We improve by up to 20 points (nearly a 50% reduction in error compared to the original NQ model) on RGF evaluation data with QED-based filtering, and 5-7 points on existing counterfactual sets like AQA, AmbigQA and QUOREF-contrast (Table 5). The Gold Agen-Qgen baseline (which contains topically related queries about the same passage) also improves consistency over the original model compared to the Random Agen-Qgen baseline. Consistency improvements on AQA, AmbigQA and QUOREF are especially noteworthy, since they suggest an improvement in robustness to local perturbations that is independent of other confounding distributional similarities between training and evaluation data. In Appendix C, we find that consistency similarly improves in the open-domain setting.

Consistency Val Ref. Val Pred.
Original NQ 60.23 52.80
Train Ref. 75.41 57.59
Train Pred. 70.10 65.83
Train All 79.43 65.13
Table 6: Results on sharding training data based on predicate and reference pairing between . Training data size for each category is 90k NQ + 52k generated. Overall, training with all RGF data robustly improves consistency across both types of counterfactual perturbations.
Consistency Val 1-4 Val 5-10 Val > 10
Train 1-4 71.02 67.55 64.78
Train 5-10 68.89 68.98 63.92
Train >10 65.78 66.33 65.33
Train All 72.34 67.82 65.12
Table 7: Results on sharding training data based on edit distance between . Training dataset size for each bin is 90k NQ + 167k generated. Once again, training with all RGF data robustly improves consistency across different amounts of perturbations.

6.2 Effect of Perturbation Type

In recent work, Joshi and He (2021) show that CDA is most effective when the types of perturbations used in training align well with those in evaluation. In particular, they found that on tasks such as Natural Language Inference (NLI), CDA with narrowly-focused perturbation types can actually lead to worse performance in unaligned cases, as the distribution of the CDA data introduces new biases into the model.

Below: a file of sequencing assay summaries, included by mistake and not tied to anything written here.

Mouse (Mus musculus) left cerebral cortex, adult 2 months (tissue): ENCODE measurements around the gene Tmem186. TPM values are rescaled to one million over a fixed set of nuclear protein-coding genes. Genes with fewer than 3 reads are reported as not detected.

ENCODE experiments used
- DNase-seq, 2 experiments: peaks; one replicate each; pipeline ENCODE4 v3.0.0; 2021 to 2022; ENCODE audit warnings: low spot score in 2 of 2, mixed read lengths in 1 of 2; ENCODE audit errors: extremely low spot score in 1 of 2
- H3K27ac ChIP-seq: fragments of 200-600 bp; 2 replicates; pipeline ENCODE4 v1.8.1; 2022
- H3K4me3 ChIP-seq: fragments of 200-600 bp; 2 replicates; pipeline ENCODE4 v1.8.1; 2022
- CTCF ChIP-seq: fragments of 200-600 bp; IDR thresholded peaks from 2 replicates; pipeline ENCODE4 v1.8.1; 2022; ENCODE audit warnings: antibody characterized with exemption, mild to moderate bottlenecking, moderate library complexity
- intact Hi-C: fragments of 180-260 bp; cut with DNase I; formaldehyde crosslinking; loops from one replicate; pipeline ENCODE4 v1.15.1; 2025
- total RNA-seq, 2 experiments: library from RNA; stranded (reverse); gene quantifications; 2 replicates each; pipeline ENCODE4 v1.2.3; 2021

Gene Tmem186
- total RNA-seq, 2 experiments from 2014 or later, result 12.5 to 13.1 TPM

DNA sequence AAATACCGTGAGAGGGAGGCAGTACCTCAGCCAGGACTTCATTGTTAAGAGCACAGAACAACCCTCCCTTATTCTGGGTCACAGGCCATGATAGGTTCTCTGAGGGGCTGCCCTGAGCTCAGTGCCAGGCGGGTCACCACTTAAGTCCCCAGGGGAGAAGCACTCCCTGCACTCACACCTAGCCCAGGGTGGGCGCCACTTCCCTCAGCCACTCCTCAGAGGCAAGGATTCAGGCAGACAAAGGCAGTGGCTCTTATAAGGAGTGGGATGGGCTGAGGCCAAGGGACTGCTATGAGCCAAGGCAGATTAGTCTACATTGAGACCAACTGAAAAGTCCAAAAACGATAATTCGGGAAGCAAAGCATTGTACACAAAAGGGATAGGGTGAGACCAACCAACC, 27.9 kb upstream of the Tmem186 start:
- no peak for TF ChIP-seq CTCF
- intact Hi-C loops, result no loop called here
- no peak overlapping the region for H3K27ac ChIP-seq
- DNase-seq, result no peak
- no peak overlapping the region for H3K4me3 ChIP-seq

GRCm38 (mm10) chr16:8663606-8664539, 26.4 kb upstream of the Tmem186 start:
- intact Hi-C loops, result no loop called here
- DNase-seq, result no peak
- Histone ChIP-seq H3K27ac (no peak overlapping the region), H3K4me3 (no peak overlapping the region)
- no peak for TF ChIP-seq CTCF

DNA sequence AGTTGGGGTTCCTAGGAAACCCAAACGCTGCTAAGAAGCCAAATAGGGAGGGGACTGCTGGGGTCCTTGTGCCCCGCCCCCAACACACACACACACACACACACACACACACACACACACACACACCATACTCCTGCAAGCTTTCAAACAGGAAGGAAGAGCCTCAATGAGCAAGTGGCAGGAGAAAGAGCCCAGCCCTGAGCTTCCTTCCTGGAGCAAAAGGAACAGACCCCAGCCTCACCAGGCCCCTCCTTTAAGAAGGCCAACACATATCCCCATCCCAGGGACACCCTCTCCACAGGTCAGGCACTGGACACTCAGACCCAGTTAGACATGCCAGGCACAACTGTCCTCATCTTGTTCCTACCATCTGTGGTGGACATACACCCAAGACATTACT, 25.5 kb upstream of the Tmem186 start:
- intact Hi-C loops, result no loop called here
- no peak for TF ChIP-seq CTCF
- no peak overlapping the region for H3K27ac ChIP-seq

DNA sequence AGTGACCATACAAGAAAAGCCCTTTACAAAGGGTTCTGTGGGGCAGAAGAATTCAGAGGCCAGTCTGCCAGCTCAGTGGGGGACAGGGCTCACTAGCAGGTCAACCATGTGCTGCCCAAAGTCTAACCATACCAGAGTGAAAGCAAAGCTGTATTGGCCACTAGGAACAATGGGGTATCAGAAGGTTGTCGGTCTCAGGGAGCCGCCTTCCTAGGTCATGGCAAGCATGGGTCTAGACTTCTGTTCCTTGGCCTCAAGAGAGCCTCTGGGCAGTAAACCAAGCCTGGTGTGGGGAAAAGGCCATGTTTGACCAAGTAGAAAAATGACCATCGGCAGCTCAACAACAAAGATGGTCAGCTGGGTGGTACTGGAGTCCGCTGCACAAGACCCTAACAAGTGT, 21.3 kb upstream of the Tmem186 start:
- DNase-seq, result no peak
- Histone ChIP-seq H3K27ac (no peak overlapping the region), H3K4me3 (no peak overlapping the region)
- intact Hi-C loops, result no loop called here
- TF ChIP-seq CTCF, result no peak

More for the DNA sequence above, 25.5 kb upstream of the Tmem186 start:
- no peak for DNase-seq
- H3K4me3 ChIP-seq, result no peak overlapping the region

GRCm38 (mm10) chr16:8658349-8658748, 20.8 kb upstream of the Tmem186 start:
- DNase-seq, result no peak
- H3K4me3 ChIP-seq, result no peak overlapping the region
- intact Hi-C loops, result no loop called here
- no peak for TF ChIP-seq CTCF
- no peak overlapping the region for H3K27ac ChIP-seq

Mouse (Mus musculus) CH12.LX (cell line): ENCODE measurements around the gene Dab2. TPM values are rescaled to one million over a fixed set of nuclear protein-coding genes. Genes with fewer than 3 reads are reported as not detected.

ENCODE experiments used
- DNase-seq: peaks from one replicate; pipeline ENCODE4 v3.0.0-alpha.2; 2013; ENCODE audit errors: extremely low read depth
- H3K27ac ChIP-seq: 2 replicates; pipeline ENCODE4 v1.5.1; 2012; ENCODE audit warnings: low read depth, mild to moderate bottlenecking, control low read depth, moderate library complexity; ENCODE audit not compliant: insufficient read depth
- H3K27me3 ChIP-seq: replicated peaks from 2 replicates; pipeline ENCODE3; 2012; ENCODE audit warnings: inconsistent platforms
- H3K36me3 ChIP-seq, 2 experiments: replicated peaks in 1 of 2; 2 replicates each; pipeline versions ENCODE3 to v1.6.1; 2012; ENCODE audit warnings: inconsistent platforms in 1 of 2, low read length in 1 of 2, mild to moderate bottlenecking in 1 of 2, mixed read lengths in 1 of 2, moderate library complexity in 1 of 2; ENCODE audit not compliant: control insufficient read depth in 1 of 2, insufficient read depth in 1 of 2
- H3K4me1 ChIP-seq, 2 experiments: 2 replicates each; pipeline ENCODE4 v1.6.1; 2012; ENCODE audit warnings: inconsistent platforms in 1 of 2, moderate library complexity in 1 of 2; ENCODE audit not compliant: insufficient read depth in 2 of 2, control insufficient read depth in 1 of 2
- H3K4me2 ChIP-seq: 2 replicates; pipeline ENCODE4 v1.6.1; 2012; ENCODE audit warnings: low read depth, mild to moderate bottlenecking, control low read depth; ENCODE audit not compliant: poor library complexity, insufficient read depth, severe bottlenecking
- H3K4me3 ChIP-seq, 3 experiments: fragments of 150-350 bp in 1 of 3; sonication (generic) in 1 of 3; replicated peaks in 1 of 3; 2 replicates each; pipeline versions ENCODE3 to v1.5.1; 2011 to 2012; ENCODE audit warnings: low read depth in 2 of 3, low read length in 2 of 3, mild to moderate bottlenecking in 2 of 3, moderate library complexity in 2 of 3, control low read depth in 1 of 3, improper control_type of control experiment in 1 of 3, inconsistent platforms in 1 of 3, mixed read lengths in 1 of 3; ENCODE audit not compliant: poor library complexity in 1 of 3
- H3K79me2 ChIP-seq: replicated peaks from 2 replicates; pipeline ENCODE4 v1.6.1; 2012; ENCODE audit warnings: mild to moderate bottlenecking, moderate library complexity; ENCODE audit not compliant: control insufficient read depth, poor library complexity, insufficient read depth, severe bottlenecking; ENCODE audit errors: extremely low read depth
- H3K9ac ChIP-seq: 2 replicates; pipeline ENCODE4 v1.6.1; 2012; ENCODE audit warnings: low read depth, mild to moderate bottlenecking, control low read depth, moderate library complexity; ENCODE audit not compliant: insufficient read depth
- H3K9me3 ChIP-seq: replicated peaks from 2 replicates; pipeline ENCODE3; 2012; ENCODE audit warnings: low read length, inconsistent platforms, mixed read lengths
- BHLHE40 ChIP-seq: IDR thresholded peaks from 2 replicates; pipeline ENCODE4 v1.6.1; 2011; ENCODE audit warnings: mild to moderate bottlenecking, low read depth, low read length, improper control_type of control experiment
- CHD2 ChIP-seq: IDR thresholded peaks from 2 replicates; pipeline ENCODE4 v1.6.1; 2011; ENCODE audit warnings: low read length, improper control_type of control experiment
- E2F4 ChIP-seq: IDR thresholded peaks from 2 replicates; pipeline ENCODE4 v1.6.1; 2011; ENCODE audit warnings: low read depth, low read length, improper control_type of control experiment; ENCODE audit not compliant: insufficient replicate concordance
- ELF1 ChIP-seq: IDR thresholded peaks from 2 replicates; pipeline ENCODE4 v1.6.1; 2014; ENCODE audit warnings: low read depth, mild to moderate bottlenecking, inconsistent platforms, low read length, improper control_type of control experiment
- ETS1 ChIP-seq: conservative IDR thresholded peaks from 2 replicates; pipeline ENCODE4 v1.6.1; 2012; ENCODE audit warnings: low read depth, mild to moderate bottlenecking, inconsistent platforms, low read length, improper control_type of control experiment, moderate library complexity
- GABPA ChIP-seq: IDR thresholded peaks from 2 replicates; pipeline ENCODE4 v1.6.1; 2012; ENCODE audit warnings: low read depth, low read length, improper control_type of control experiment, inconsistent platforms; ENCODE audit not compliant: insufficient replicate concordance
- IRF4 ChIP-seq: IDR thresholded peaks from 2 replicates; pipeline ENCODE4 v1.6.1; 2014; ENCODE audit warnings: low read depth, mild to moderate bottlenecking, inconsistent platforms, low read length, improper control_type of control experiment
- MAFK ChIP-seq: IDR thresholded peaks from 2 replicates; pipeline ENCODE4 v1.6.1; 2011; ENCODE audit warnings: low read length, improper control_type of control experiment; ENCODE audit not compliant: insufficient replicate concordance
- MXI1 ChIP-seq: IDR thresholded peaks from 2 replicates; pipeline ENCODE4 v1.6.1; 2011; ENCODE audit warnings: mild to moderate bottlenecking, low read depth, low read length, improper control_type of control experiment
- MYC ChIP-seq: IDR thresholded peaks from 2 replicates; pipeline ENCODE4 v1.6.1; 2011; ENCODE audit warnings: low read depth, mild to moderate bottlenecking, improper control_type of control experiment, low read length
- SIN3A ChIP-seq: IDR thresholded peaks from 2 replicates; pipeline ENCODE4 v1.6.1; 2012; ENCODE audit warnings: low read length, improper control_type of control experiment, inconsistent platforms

We test whether this is still true for RGF data, which covers a diverse range of perturbation types. To do so, we shard counterfactual training data to perform CDA with a more narrow set of perturbation types.

Experimental Setting

We experiment with semantic (i.e. QED-based) and surface form (i.e. edit distance-based) sharding. In both cases, we over-generate by starting with 20 for each original example to ensure there are enough examples matching the relevant heuristic.

For QED-based experiments, we shard training examples into two categories based on whether and have the same reference (predicate change) or same predicate (reference change), as defined in §3.5. We similarly evaluate on the two evaluation sets of predicate and reference changes from §6.1.

For edit distance-based experiments, we shard training examples into three categories by binning word-level edit distance between and into three ranges: , , and . We similarly categorize RGF data generated for the NQ development set into the same categories. Evaluation sets for edit-distance experiments based were not manually noise filtered. We again report consistency on the reading comprehension model.


Results are shown for QED-filtered training in Table 6, and for edit distance in Table 7. Counterfactual perturbation of a specific kind (with a special distributional shift) during augmentation does not hurt performance compared to the baseline NQ model, which differs from the observations of Joshi and He (2021) on NLI. Furthermore, similar to the observations of Joshi and He (2021), combining different kinds of perturbations together has orthogonal benefits that improve model generalization on other perturbation types. Similarly, when data is sharded by edit distance, we observe that using the full RGF data nearly matches the best performance from training on that shard, suggesting that CDA with the highly diverse RGF data can lead to improved consistency on a broad range of perturbation types.

7 Conclusion